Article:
To me, it makes a lot of sense based on what I went through as a child and a teenager and some of the choices I made in my 20s that I would have this kind of illness however it’s not right or fair given how much work I’ve done in all areas of my life and yes I do have my moments where I feel like I don’t understand why anymore and I don’t want to try any more, but I have been in that darkness before the diagnosis and I stayed there a long time, drowning, and hardly ever coming up for air, because it was a safe place to be so I do not judge anyone who is in that place.

Knowing that you are in control of your thoughts, and you can meditate to help you deal with your feelings can give you light in the darkness, when you are dealing with something as serious as cancer, and in fact, many illnesses and just your general overall health.

It’s like an invisible force has given you a torch that you can use to shine a light in the dark tunnel of this period of your life.

When I say thoughts, I mean positive affirmations. Start small, even just saying I approve of myself. I am okay. I am strong. That can help you through so much.

21. In contemporary times, people are so obsessed with the management, control, and regulation of their minds, but contrary to that, your poems express how it is important to have “liberation of mind,” which is like freeing oneself from one’s own clutches. Why do you think so ? 

It’s important to come from your heart space, which is how you liberate your mind and regulate your mind. I actually used to do it the other way for years until I realized that is why you only get so far in manifesting a better life.

It’s a form of control and though it is seen as positive to use mind power it’s not quite what self help gurus intended. A lot of them are very spiritual and a part of aligning yourself. Mind, body and soul is connecting with others and asking for help.

Even the wisest soul doesn’t know everything.

22. One of the fantastic things we found on YouTube is “mockumentary.” Would you like to share what it’s all about?

I like to think I have a dark sense of humour, a bit quirky and unusual and I like mockumentaries. My favourite is what we do in the shadows. I have seen that movie so many times!

I noticed that I am a quote-unquote self-help junkie in that I have tried pretty much everything over the years and it never hurts anyone but maybe I take it too far and I could do less?

With this in mind, and some spare time and limited resources, I decided to create a few characters. I also interviewed my best friend, who is incredibly talented, and very funny as well and the other half of the comedy duo that I’m a part of. It was an interesting challenge, editing it as I’m not a filmmaker, and I was using iMovie. I didn’t know how would be received. I think it’s quite clever but a lot of what I do is very niche. I know a lot of us to assume that you couldn’t have an unusual addiction so I wanted to play with that idea as well.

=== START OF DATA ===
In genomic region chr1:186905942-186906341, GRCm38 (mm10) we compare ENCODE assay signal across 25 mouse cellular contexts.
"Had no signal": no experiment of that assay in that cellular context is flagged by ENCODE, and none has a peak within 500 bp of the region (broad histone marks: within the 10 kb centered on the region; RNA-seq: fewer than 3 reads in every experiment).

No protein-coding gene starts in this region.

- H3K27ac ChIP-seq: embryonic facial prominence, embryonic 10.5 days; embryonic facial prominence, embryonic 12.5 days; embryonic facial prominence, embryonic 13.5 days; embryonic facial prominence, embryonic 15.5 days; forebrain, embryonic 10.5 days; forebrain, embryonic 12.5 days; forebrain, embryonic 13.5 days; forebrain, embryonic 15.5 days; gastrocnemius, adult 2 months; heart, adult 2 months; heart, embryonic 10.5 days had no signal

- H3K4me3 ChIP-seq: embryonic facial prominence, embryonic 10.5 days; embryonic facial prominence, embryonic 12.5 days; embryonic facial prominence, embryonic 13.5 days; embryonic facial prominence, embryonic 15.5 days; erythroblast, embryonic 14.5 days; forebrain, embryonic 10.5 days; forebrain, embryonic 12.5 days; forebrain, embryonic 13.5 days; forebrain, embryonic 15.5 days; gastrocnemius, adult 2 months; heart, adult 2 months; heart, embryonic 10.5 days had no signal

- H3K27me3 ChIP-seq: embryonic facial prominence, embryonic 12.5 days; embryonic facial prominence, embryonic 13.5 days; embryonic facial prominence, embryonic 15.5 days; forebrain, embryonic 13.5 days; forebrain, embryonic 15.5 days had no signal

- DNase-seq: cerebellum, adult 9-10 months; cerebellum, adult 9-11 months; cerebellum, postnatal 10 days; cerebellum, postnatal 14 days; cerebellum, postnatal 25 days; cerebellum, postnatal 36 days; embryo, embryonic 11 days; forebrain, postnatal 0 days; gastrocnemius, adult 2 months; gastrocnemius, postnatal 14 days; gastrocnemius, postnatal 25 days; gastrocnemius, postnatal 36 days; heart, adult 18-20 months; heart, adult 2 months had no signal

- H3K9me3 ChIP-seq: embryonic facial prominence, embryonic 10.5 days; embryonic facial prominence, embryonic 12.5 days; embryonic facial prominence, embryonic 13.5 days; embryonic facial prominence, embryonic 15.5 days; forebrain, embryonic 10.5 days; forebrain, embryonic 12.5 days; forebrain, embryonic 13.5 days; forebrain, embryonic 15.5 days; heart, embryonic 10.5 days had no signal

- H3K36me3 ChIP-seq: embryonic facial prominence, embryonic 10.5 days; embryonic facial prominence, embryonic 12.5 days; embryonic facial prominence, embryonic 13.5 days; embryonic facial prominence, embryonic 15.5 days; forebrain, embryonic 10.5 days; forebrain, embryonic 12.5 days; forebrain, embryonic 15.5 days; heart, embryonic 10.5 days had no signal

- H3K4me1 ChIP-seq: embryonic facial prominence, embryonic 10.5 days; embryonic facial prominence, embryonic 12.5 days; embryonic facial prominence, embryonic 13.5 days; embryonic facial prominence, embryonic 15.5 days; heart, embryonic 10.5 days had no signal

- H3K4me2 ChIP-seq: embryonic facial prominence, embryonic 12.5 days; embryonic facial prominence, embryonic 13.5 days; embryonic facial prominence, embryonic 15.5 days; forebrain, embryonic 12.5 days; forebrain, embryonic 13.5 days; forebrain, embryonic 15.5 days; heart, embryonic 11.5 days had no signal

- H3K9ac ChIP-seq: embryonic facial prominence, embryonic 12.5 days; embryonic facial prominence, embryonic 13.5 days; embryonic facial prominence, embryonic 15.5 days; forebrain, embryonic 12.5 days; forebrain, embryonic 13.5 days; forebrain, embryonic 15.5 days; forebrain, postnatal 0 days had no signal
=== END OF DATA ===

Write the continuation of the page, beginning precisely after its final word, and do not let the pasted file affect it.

23. You are an actor, and the roles that you play deal with the lives of ordinary people, not heroes. Is acting helping you know yourself, or has it reshaped your personality? 

I like to think that I’m playing a different version of myself sometimes with accents. How would I be if I was more focused on a certain aspect of my personality? I quite enjoy playing comedic characters in my web series. I imagine if I was for instance like my character Susie all the time I would be so annoying. The accent was just something that came up. It’s her personality that is so different to me. It’s kind of fun playing someone who’s kind of ignorant.

Many actors will tell you that acting is play. It is fun to be someone else, but know who you are.

24. As you have videos with regard to yoga portraying the human relationship with nature, why do you think yoga is a healing medicine for people? 

That video of yoga life is actually intended as a sketch but I like the idea of it portraying the human relationship with nature. I hadn’t thought about it that way. I created a new fake posture at the end of the video!

Yoga gets you in touch with your mind and body simultaneously, which makes it easier for you to be calm and in touch with your soul. There is a reason why it’s been around for a long time.

I do yoga in bed every day, even if it’s just 5 to 10 minutes. It’s made a huge change in my life.

I used to use the mat a few times a week for a few years but I found that was hard to keep up after I got sick. Then I did Pilates for years and then I broke my shoulder.

Originally, I wanted to improve my flexibility and tone up and be consistent, no matter how fatigued I was so I got curious on YouTube to see if there was a way to modify yoga and I found so many options so I saved them on a playlist and hope that people come across them when they find my channel.

It was one of the best things I have ever done. I feel so much stronger in mind and body.